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The Effect of Language on Economic Behavior: Evidence from Savings Rates, Health Behaviors, and Retirement Assets

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  • M. Keith Chen

    ()
    (School of Management and Cowles Foundation, Yale University)

Abstract

Languages differ widely in the ways they encode time. I test the hypothesis that languages that grammatically associate the future and the present, foster future-oriented behavior. This prediction arises naturally when well-documented effects of language structure are merged with models of intertemporal choice. Empirically, I find that speakers of such languages: save more, retire with more wealth, smoke less, practice safer sex, and are less obese. This holds both across countries and within countries when comparing demographically similar native households. The evidence does not support the most obvious forms of common causation. I discuss implications for theories of intertemporal choice.

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File URL: http://cowles.econ.yale.edu/P/cd/d18a/d1820.pdf
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Bibliographic Info

Paper provided by Cowles Foundation for Research in Economics, Yale University in its series Cowles Foundation Discussion Papers with number 1820.

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Length: 56 pages
Date of creation: Aug 2011
Date of revision: Dec 2012
Handle: RePEc:cwl:cwldpp:1820

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Postal: Cowles Foundation, Yale University, Box 208281, New Haven, CT 06520-8281 USA

Related research

Keywords: Language; Time preference; Intertemporal choice; Savings behavior; Health; National savings rates; Sapir-Whorf hypothesis;

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References

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  1. Martin, Philippe & Rogers, Carol Ann, 1997. "Stabilization Policy, Learning-by-Doing, and Economic Growth," Oxford Economic Papers, Oxford University Press, vol. 49(2), pages 152-66, April.
  2. Saul Pleeter & John T. Warner, 2001. "The Personal Discount Rate: Evidence from Military Downsizing Programs," American Economic Review, American Economic Association, vol. 91(1), pages 33-53, March.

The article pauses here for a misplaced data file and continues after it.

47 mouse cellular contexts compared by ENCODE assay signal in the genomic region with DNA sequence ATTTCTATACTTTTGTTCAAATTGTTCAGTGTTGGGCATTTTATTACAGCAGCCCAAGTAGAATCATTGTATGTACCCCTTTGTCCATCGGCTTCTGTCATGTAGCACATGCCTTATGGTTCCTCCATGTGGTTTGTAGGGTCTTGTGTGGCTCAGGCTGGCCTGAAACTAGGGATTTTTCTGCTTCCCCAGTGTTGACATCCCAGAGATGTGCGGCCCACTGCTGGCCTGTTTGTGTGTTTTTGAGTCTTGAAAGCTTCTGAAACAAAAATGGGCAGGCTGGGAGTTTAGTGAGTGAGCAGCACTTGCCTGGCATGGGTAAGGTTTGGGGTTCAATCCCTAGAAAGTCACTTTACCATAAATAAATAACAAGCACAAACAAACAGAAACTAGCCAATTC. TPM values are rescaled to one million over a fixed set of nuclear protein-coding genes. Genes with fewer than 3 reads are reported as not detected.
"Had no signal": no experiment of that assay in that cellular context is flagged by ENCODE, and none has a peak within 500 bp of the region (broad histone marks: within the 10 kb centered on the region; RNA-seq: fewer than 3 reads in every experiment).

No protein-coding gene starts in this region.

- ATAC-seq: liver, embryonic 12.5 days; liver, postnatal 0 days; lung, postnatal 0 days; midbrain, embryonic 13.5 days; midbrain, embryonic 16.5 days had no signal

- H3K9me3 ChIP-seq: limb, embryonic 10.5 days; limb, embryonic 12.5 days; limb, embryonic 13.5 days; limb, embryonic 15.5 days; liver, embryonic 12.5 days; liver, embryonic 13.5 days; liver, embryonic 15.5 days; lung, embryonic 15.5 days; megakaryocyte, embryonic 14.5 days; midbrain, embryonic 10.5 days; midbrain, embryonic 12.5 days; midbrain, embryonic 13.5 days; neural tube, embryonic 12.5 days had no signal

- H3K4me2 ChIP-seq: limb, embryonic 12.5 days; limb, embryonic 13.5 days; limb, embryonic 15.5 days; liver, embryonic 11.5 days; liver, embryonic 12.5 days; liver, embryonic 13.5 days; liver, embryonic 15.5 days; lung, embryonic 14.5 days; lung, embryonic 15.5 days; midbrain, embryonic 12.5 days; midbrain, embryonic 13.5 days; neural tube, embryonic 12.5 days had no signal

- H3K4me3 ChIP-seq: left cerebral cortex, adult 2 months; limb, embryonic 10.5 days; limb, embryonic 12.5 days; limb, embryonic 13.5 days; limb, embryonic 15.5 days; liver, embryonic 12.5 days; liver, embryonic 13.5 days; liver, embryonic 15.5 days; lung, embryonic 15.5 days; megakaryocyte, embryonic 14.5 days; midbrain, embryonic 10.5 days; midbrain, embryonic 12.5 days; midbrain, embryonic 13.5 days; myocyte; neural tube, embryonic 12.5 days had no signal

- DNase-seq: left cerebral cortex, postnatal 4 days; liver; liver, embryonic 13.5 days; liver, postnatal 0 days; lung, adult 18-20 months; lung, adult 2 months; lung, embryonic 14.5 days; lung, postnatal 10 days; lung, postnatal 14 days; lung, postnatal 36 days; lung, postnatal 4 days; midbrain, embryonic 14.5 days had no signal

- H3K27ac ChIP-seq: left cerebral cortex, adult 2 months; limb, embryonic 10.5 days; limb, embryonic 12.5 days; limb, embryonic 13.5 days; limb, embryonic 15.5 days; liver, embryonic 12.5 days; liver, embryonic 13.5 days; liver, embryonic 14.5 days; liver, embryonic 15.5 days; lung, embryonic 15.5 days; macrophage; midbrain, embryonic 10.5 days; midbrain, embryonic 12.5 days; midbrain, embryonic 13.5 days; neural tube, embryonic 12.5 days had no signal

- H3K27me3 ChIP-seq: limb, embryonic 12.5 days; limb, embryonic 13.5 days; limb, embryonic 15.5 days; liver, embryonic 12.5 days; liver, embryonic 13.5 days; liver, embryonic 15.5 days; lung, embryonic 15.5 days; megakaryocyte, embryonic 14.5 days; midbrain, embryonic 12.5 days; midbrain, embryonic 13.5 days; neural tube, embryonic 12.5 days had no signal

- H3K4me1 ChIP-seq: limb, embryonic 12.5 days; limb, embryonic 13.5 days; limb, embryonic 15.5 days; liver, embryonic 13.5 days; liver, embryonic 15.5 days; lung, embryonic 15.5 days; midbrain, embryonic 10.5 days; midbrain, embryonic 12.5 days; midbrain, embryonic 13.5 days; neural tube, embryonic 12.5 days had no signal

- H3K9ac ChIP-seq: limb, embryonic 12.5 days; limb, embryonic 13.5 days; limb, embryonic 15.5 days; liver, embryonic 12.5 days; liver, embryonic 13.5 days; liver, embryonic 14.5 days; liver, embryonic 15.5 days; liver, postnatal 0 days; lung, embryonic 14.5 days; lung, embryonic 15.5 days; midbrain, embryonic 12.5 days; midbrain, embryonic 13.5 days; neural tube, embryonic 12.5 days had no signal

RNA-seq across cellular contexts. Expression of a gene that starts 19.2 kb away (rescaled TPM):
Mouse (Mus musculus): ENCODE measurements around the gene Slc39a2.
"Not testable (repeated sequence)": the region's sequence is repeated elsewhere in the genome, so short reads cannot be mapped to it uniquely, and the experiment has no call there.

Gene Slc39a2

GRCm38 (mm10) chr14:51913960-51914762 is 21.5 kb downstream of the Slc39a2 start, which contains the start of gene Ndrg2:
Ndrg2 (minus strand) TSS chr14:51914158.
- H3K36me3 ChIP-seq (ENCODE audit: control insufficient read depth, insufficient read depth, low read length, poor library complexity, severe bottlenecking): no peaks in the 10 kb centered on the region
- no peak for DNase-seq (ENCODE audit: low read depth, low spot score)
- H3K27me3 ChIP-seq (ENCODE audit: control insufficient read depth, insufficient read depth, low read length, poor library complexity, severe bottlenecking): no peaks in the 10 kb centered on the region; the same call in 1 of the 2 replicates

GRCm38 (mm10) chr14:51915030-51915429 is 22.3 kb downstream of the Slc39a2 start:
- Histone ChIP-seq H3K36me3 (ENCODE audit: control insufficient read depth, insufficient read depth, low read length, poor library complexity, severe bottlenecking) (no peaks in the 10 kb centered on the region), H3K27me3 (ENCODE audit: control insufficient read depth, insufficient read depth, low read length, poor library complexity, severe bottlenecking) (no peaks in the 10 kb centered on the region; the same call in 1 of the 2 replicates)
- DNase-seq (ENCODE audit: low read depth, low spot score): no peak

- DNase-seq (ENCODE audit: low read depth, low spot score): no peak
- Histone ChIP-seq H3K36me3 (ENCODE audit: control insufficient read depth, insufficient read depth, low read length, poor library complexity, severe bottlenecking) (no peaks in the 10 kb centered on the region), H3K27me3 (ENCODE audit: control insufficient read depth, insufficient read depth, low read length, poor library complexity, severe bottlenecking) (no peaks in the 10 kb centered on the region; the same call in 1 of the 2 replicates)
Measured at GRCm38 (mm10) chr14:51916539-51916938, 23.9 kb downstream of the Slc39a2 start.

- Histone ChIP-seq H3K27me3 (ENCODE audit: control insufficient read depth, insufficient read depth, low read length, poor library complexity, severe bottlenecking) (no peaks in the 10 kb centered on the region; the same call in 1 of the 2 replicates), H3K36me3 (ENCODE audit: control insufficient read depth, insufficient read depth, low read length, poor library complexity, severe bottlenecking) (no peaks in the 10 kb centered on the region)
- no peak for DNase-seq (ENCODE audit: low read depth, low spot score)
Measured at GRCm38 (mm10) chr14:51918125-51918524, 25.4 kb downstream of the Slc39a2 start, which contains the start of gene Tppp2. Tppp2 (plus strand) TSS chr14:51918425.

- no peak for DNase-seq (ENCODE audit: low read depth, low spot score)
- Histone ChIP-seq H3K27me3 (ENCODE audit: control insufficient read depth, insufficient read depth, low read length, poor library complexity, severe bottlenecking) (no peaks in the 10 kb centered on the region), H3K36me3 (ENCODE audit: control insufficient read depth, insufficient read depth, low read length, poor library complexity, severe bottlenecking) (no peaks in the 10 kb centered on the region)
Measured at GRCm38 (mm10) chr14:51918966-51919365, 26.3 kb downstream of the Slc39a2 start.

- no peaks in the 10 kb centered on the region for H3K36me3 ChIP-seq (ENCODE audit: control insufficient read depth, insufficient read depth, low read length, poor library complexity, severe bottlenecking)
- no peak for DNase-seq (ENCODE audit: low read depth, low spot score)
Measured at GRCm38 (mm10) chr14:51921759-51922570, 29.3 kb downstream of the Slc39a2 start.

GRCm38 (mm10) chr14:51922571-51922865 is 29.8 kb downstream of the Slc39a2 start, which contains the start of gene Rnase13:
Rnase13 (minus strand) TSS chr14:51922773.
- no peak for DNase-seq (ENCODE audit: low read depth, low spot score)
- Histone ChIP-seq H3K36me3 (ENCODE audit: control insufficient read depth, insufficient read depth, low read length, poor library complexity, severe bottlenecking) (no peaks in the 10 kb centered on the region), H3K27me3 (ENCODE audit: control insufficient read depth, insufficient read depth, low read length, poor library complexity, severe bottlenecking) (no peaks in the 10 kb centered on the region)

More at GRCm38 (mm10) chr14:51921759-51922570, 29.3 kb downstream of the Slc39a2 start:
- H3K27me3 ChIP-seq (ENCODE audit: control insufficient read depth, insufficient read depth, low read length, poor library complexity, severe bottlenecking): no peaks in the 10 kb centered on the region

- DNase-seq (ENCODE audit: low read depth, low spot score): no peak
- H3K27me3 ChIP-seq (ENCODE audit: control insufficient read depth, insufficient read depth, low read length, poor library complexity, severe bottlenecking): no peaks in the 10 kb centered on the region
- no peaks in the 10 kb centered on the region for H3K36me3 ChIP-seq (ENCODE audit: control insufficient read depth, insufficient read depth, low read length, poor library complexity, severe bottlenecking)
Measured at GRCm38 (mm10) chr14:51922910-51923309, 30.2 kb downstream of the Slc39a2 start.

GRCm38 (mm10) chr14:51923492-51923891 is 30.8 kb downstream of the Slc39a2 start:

3. Robert J. Barro, 2013. "Inflation and Economic Growth," Annals of Economics and Finance, Society for AEF, vol. 14(1), pages 121-144, May.
  4. James M. Poterba, 1994. "Introduction to "International Comparisons of Household Saving"," NBER Chapters, in: International Comparisons of Household Saving, pages 1-10 National Bureau of Economic Research, Inc.
  5. Xavier Sala-i-Martin, 1996. "Transfers, Social Safety Nets, and Economic Growth," IMF Working Papers 96/40, International Monetary Fund.
  6. Poterba, James M. & Venti, Steven F. & Wise, David A., 1995. "Do 401(k) contributions crowd out other personal saving?," Journal of Public Economics, Elsevier, vol. 58(1), pages 1-32, September.
  7. Abigail Barr, 1995. "The missing factor: entrepreneurial networks, enterprises and economic growth in Ghana," CSAE Working Paper Series 1995-11, Centre for the Study of African Economies, University of Oxford.
  8. Börsch-Supan, Axel & Reil-Held, Anette & Rodepeter, Ralf & Schnabel, Reinhold & Winter, Joachim, 2000. "The German Savings Puzzle," Sonderforschungsbereich 504 Publications 01-07, Sonderforschungsbereich 504, Universität Mannheim & Sonderforschungsbereich 504, University of Mannheim.
    • Börsch-Supan, Axel & Reil-Held, Anette & Rodepeter, Ralf & Schnabel, Reinhold & Winter, Joachim, 2000. "The German Savings Puzzle," Discussion Papers 594, Institut fuer Volkswirtschaftslehre und Statistik, Abteilung fuer Volkswirtschaftslehre.
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Citations

Blog mentions

As found by EconAcademics.org, the blog aggregator for Economics research:
  1. Language and savings
    by Inaki Villanueva in Applied economist on 2012-03-15 13:26:00
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Cited by:
  1. Vasiliki Fouka & Joachim Voth, 2012. "Reprisals remembered: German-Greek conflict and car sales during the Euro crisis," Economics Working Papers 1394, Department of Economics and Business, Universitat Pompeu Fabra, revised Oct 2013.
  2. Astghik Mavisakalyan, 2011. "Gender in Language and Gender in Employment," ANU Working Papers in Economics and Econometrics 2011-563, Australian National University, College of Business and Economics, School of Economics.

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